I don’t know about you, but I think that perhaps one in every two historical fiction books that are published for middle grade readers is set during WWII. I have often taken “breaks” from reading historical fiction books for this reason, although, admittedly, it is far from my favorite genre anyway.
Enter Shadow on the Mountain by Margi Preus. While it is set during WWII, it is also set in Norway. And that makes for a refreshing and interesting change. Fourteen-year-old Espen lives in the village of Lilleby, which, along with all of Norway, is living under Nazi occupation. Brave Espen becomes a member of the resistance, starting small but eventually playing a key role in spying on the Germans and providing important information to the resistance. Along the way, readers also meet Ingrid, Aspen’s sister, who stays true to Norway in her own ways; Kjell, Espen’s former friend who reluctantly joins the Norwegian Nazi Party to protect his mother; and Aksel, always a rival to Espen, who embraces the Nazi message, is suspicious of Aspen, and vows to catch him in the act.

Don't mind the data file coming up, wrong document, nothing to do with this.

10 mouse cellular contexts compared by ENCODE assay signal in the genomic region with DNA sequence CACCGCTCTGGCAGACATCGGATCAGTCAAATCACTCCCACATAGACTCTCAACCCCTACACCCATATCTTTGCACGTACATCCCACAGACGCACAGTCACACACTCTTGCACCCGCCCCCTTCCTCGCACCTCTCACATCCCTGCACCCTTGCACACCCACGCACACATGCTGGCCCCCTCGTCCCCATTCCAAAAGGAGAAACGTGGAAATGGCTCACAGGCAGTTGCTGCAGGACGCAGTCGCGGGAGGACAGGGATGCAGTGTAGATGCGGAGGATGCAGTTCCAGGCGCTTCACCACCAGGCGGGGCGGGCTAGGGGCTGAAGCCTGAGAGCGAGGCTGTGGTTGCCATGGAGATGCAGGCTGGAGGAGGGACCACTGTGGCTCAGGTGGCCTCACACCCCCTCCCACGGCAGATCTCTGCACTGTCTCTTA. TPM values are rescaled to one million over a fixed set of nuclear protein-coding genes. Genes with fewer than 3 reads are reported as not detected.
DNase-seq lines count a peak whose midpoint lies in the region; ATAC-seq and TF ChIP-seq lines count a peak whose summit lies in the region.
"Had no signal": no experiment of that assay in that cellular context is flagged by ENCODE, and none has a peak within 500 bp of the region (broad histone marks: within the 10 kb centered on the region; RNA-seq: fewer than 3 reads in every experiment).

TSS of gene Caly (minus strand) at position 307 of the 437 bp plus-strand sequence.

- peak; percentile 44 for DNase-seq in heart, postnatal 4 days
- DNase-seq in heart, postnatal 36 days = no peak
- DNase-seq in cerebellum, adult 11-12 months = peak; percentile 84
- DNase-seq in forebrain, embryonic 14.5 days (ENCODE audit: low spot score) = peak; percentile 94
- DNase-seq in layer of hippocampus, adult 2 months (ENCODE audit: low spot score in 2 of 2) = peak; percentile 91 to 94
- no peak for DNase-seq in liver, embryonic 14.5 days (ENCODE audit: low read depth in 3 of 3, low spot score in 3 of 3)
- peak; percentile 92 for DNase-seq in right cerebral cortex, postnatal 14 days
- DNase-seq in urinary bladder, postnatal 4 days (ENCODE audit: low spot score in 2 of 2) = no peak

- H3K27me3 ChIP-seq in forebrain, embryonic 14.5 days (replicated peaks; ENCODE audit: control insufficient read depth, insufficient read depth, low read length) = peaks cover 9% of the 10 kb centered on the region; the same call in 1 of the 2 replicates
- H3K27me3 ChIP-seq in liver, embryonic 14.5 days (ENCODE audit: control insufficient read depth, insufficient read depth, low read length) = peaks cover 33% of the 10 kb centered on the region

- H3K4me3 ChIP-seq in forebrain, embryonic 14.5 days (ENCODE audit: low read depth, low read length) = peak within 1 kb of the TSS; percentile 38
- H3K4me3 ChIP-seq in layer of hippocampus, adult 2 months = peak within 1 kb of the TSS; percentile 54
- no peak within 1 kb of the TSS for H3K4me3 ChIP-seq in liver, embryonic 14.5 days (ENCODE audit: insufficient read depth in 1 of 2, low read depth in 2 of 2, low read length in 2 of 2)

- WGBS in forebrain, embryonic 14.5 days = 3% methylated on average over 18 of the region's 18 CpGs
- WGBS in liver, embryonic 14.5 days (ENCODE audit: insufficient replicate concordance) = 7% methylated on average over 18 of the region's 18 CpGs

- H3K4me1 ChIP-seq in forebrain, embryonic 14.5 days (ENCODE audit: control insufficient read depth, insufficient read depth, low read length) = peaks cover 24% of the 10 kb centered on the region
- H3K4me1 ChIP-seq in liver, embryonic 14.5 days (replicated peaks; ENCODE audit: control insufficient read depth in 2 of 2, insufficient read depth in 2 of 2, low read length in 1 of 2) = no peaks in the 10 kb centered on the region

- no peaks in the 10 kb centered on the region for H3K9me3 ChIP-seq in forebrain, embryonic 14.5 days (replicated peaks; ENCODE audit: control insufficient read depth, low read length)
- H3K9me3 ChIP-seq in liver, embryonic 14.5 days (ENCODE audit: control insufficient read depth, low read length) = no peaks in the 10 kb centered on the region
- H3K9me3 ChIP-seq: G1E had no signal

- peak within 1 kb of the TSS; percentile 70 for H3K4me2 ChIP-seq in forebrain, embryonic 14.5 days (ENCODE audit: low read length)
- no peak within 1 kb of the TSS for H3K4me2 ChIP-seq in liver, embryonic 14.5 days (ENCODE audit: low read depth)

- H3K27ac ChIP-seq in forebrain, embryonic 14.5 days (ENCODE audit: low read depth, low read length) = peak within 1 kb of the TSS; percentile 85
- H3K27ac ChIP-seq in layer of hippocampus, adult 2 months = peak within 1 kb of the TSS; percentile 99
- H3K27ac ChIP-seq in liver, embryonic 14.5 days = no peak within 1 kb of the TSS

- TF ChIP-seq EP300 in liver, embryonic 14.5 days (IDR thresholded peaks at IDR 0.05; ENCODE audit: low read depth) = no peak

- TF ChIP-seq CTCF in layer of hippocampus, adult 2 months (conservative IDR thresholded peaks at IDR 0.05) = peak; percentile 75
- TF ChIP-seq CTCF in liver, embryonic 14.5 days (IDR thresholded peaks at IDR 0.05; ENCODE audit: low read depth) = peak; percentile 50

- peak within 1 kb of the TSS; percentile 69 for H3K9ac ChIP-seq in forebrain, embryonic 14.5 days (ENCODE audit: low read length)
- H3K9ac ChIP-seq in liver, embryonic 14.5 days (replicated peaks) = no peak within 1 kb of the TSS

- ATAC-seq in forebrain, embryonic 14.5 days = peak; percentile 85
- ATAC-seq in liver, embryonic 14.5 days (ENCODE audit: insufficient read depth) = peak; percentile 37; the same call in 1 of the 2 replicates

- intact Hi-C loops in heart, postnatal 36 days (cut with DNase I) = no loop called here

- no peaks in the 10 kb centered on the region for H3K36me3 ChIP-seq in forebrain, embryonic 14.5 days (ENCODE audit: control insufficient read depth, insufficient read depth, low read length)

I like how the book not only features Espen’s missions, but also showed the small ways in which Norwegians asserted their independence on a daily basis: by wearing red hats, dressing in Norway’s colors, refusing to participate in a Nazi-organized skiing competition, and more. Preus also weaves allusions to Norwegian folktales and traditions into the story.
The best part? Shadow on the Mountain is based on the true story of Erling Storrusten, whom Preus extensively interviewed. The back matter includes photographs of Storrusten, a timeline, a selected bibliography, and extensive author notes that tell which facts in the novel were true and which were invented by Preus.
I found this book an engaging read, and I learned much about Norway during the time of WWII. Hmm…I guess it’s time to embrace historical fiction again.